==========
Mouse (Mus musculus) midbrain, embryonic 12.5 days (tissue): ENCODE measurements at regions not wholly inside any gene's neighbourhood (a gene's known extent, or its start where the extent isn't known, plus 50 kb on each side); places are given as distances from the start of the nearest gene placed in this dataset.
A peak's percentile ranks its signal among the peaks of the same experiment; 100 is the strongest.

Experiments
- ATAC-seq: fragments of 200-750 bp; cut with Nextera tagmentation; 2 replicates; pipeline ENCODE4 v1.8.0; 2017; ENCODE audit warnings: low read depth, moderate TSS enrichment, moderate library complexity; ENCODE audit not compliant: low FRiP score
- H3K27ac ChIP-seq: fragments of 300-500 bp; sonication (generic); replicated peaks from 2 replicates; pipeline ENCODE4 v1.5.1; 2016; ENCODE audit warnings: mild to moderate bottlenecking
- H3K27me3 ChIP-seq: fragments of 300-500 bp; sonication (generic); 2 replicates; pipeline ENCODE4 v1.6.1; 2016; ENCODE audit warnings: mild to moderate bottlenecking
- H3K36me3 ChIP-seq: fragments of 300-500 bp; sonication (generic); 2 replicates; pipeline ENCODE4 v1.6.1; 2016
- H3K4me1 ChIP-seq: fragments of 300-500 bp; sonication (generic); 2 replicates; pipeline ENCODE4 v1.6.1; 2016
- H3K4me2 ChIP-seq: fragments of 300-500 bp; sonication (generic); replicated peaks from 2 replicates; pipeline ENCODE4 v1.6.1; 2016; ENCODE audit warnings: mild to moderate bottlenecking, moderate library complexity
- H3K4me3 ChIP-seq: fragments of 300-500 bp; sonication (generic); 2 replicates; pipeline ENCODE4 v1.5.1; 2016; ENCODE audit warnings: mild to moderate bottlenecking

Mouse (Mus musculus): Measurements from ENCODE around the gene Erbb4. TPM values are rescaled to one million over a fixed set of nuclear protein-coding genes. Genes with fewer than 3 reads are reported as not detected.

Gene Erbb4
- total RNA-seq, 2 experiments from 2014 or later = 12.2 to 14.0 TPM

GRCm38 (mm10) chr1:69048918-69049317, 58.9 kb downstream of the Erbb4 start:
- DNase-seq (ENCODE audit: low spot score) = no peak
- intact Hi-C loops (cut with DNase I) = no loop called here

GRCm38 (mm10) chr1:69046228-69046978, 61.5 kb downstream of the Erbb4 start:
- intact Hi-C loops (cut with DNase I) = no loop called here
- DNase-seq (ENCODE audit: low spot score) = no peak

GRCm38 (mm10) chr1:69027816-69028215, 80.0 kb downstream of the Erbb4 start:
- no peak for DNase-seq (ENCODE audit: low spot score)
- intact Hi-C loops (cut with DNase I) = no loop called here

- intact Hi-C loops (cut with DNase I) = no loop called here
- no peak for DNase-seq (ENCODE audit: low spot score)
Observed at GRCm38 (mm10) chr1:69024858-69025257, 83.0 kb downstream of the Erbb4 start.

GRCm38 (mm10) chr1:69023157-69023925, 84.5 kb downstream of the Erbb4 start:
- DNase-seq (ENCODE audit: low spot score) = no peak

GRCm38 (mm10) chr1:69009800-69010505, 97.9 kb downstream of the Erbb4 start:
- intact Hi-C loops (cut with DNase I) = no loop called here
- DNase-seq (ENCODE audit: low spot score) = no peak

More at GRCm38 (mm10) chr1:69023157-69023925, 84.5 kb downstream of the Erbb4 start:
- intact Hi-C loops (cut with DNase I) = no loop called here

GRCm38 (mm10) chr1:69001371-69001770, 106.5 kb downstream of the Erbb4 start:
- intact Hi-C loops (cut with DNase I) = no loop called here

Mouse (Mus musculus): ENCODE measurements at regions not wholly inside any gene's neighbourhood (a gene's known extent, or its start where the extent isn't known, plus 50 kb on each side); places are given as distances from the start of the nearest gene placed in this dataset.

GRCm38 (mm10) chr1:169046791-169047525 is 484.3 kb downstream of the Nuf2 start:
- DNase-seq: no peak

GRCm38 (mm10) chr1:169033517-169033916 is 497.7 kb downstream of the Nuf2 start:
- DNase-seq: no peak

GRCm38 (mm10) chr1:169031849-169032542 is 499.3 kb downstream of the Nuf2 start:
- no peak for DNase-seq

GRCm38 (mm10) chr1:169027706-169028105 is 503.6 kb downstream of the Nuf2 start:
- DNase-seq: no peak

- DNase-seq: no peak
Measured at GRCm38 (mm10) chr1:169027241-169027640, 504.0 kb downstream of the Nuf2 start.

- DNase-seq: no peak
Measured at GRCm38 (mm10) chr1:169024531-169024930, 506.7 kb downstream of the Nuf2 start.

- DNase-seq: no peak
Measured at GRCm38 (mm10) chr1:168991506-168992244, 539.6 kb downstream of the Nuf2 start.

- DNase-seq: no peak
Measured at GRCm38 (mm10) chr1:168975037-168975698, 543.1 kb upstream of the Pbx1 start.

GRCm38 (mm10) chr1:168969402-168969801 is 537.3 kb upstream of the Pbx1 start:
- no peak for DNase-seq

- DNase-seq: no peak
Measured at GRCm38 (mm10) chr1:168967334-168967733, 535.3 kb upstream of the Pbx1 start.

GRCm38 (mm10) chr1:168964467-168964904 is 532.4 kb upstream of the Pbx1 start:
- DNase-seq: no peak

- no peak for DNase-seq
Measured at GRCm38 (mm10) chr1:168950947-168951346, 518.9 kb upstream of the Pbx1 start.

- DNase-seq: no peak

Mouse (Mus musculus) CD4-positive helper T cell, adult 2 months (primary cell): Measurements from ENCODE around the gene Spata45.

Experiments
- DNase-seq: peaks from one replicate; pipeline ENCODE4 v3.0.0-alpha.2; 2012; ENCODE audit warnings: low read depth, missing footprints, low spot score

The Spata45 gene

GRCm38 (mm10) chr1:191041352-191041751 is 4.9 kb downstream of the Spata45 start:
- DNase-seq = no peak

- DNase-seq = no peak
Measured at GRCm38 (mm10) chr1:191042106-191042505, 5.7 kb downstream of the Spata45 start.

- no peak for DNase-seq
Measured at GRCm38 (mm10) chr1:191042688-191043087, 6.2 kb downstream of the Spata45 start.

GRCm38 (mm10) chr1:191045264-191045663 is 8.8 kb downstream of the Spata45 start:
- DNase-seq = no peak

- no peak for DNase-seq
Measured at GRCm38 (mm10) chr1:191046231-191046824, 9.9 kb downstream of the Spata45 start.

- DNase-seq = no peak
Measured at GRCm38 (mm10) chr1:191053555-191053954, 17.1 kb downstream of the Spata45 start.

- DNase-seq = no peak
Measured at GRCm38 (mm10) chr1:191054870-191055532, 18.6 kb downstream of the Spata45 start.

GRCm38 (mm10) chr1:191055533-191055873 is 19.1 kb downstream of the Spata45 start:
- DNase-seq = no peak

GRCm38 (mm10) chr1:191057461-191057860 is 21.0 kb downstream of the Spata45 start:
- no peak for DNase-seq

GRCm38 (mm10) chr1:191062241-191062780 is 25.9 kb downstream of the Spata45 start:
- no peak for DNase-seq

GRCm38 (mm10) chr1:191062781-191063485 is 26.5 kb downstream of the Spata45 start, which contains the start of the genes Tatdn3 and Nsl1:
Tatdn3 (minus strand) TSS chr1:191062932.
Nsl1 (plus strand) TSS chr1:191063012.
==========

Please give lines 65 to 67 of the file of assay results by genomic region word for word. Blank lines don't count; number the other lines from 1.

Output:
GRCm38 (mm10) chr1:191041352-191041751 is 4.9 kb downstream of the Spata45 start:
- DNase-seq = no peak

- DNase-seq = no peak